Music » Critics' Picks

Mooney Suzuki with the Raveonettes, Longwave and White Light Motorcade

Thursday, March 27; the Gargoyle (on the campus of Washington University)

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The Strokes have been known to say that before they found fame and acclaim, their primary aspiration was to be as popular as the Mooney Suzuki. They soon lapped their heroes many times over, but the jury is still out on whether the better band grabbed that brass ring. Where the Strokes deal in artier guitar interplay and obscure wannabe poetry, the Mooney Suzuki opt for pure wildness and raunch. They take the garage-rock formula and pile on an extra ton of sleazy aggression and sneering innuendo, shoving up against the edges of the genre until they break through to somewhere far more interesting.

They'd understand such quantitative-into-qualitative transformations, too. Squint hard at their scumbag pose and you'll see some intellectual inclinations; for some reason, the group's name is derived from Malcolm Mooney and Damo Suzuki, singers from '60s avant-rock legends Can. More than one acolyte of the international Can cult has been confused and disappointed by the Mooney Suzuki's un-Canlike rock & roll, but the bands do share a certain cerebral, self-conscious approach to their very different music. The original garage-rock sound may have been a fantastic accident, created by amateur bands who were trying to sound like their chart favorites, but the Mooney Suzuki's take on the music is historically aware and letter-perfect. Witness "In a Young Man's Mind," the latest single from their second LP, Electric Sweat. It's all there in excess: the chunky blues chords, the primitive pummeling of the drums, the vocalist's snide yowl, the general commitment to all things grimy and sweaty. It's not just garage rock, it's concentrated garage-rock essence, a hard little nugget of adrenaline, pure crack for rock people.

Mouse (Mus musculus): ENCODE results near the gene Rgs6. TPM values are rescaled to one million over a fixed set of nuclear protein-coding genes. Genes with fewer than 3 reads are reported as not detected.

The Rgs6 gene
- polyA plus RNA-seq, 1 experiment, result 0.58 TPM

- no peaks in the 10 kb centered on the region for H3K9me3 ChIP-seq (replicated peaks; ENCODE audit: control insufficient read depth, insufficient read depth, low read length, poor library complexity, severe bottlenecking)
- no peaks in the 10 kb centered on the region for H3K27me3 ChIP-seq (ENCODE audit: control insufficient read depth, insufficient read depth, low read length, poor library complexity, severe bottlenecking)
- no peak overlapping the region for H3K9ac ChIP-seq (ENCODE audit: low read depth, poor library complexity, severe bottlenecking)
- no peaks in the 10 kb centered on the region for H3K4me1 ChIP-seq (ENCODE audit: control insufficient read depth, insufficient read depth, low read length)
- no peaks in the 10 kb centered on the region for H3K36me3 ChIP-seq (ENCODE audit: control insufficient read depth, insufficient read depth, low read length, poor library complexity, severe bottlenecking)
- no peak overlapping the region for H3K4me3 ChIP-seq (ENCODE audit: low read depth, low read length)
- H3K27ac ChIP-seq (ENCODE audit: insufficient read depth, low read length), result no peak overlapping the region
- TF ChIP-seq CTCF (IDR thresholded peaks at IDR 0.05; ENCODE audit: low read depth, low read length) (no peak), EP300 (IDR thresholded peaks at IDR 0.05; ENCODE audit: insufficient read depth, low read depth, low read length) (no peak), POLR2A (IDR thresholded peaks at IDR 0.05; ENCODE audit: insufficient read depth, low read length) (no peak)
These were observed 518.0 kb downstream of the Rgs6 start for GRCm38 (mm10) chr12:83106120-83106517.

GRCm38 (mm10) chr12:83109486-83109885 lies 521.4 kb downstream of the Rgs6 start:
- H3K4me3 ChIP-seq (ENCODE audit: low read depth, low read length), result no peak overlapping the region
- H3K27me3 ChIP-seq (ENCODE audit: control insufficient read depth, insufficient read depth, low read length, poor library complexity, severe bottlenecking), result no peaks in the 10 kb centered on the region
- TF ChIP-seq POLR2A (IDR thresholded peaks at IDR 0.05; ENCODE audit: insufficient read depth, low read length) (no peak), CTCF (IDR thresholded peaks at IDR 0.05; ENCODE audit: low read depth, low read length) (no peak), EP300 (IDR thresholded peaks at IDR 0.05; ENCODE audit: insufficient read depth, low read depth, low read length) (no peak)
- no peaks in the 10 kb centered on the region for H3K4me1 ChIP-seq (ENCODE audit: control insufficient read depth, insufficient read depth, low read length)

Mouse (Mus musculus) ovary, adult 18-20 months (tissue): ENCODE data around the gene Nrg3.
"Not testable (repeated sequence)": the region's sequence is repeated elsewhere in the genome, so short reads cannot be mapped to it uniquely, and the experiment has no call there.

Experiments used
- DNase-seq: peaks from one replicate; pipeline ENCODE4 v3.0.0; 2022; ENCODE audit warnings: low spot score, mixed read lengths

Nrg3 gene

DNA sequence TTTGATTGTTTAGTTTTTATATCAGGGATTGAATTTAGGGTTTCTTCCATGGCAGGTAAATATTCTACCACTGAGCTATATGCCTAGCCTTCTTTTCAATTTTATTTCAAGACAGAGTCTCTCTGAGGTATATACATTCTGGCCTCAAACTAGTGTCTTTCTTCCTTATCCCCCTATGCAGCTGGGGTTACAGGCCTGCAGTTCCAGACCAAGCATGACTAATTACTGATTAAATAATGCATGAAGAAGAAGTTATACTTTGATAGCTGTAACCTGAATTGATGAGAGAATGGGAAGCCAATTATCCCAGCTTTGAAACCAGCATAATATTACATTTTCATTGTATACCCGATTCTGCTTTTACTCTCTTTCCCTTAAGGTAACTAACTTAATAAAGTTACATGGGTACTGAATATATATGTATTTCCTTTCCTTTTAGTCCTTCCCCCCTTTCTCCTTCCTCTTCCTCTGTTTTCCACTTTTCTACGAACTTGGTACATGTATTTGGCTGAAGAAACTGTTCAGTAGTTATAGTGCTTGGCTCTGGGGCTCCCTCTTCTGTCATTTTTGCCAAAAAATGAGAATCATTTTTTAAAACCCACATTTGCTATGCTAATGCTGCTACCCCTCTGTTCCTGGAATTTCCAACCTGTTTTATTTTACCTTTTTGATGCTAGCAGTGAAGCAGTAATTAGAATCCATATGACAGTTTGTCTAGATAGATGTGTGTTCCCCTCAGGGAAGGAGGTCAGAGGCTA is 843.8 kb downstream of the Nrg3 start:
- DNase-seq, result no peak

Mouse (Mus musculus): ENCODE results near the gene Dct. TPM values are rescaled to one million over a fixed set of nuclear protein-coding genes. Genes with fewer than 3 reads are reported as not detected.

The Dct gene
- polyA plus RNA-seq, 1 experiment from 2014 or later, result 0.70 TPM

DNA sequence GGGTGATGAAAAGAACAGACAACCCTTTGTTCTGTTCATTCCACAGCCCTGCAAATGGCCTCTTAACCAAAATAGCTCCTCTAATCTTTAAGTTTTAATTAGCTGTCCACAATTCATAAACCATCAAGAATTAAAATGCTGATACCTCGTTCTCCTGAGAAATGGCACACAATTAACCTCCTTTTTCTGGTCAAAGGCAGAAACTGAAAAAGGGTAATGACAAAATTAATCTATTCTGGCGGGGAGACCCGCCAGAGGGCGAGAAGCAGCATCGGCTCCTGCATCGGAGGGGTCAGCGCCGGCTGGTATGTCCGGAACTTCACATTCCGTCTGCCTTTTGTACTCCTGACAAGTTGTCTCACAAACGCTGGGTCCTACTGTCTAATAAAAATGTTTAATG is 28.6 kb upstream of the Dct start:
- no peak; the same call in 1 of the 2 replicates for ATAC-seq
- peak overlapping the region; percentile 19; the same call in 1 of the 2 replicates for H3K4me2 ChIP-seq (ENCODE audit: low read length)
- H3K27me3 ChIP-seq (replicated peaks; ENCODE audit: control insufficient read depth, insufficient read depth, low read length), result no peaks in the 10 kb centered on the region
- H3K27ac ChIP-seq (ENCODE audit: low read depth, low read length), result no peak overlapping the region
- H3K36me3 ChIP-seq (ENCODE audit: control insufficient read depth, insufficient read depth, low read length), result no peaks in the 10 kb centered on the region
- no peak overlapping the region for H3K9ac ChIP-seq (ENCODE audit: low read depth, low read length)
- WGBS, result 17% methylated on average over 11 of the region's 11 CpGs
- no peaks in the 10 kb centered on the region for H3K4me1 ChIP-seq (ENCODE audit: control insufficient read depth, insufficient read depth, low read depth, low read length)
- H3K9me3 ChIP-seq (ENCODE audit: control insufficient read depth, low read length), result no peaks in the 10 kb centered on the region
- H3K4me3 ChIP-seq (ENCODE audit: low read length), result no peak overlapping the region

Less attractive is the naked careerism on display in recent interviews, wherein the band members make no bones about their desire for piles of cash, their name in lights, the whole stardom trip. But if they can get there without turning into Creed, good on them. Let 'em pose on Letterman and shmooze with Drew Barrymore if it means they'll keep providing us rubes with that rock & roll rush.

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